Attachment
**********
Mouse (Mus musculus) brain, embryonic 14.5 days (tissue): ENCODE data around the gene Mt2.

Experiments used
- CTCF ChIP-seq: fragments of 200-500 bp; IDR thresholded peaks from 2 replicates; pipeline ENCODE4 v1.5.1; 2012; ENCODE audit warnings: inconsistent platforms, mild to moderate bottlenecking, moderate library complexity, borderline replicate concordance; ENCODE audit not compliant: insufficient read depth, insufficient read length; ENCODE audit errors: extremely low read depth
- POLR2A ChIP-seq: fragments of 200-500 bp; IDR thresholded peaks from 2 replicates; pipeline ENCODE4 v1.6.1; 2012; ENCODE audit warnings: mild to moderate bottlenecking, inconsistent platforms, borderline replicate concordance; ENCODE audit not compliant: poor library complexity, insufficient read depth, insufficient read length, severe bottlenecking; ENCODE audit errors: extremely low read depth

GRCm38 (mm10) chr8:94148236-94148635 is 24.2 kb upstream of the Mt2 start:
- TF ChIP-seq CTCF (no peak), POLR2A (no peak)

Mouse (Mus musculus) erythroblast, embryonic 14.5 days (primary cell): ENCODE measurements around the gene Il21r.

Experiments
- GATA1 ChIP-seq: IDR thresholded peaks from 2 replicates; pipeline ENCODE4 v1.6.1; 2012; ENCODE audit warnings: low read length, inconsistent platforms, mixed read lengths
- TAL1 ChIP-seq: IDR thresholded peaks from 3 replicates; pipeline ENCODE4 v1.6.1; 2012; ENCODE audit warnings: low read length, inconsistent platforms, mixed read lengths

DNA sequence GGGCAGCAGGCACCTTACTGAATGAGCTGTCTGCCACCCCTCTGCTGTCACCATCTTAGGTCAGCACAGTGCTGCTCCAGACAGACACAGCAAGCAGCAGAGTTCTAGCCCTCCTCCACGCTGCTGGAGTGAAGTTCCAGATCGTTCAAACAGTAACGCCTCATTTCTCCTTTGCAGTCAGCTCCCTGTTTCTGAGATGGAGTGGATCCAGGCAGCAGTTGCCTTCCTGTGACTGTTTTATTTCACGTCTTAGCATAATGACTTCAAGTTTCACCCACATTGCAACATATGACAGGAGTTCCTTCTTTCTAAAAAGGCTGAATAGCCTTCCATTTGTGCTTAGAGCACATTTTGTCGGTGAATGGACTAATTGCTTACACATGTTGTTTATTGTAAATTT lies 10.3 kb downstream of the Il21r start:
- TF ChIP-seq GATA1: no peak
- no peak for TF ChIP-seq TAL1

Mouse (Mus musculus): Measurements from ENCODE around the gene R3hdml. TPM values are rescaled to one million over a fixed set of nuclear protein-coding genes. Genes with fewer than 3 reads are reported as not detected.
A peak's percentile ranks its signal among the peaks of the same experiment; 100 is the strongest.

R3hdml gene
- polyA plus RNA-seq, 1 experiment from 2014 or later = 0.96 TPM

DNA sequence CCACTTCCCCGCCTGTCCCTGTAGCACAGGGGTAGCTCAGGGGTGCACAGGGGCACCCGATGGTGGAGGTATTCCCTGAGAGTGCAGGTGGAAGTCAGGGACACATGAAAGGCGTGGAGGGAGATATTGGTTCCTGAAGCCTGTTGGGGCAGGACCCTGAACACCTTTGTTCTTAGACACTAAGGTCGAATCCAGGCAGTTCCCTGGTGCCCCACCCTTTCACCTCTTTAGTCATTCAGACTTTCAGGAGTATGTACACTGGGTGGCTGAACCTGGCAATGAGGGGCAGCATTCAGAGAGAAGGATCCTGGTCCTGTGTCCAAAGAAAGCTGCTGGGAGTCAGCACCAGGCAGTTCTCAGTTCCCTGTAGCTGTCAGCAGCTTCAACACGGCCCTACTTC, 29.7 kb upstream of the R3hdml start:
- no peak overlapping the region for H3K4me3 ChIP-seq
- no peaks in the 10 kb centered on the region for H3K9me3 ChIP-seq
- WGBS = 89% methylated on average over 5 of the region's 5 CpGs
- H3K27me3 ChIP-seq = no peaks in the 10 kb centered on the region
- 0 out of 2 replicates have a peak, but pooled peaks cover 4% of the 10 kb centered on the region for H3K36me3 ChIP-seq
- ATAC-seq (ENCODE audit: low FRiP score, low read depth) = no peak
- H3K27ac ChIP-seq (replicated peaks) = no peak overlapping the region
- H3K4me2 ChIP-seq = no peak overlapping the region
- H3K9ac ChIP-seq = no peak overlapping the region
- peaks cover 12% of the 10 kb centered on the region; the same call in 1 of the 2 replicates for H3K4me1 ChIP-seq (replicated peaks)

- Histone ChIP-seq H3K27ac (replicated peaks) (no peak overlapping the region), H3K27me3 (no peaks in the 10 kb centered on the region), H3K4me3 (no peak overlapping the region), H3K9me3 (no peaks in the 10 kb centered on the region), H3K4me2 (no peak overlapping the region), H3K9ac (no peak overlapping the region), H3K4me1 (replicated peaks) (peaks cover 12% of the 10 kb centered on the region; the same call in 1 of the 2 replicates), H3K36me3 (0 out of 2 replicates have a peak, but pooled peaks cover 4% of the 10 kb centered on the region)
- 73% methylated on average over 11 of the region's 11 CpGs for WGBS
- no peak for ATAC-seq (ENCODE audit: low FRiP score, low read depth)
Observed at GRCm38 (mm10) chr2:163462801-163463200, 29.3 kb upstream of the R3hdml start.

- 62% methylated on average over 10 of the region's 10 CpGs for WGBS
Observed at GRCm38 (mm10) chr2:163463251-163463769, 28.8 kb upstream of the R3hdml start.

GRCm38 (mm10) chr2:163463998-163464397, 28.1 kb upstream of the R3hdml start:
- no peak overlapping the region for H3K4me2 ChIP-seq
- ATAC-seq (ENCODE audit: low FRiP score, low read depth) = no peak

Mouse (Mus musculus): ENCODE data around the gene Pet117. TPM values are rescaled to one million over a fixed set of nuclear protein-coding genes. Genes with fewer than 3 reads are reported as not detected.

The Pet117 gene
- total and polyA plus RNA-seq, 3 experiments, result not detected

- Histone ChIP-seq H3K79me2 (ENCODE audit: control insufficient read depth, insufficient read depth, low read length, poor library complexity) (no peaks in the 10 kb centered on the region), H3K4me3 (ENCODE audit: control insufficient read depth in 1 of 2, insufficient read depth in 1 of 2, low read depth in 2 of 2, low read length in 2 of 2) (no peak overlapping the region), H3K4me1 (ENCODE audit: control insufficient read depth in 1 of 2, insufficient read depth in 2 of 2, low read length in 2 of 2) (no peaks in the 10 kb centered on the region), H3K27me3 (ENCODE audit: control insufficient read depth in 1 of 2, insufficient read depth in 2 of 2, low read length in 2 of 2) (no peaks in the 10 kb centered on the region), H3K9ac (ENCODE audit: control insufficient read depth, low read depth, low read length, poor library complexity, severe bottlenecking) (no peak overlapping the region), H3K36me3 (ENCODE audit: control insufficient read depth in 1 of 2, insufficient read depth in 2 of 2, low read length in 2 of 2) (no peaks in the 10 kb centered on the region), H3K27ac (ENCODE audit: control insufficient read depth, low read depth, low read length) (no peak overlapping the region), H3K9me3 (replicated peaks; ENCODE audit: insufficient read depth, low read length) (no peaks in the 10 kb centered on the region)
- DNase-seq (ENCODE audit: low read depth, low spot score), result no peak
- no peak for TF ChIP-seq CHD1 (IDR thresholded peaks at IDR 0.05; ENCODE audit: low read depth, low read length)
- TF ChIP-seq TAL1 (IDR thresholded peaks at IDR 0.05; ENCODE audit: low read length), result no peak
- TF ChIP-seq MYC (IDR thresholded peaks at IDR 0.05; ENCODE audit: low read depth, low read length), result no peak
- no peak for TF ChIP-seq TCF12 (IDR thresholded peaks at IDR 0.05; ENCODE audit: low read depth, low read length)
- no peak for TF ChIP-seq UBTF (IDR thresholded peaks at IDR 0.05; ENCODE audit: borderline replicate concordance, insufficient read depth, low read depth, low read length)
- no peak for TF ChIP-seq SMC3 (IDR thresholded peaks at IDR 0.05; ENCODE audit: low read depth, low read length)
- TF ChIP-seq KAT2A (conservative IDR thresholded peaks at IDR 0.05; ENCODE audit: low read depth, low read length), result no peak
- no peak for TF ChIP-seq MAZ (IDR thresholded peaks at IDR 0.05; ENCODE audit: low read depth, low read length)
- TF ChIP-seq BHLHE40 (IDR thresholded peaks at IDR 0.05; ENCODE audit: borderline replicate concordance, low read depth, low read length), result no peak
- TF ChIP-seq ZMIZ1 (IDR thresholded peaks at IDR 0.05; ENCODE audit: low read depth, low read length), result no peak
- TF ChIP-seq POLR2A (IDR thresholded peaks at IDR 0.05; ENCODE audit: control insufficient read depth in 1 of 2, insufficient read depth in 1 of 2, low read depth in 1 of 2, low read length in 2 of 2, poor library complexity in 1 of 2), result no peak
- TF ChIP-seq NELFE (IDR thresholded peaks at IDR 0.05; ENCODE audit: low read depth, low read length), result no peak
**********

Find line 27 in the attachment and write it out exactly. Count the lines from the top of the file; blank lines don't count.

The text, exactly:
- H3K9ac ChIP-seq = no peak overlapping the region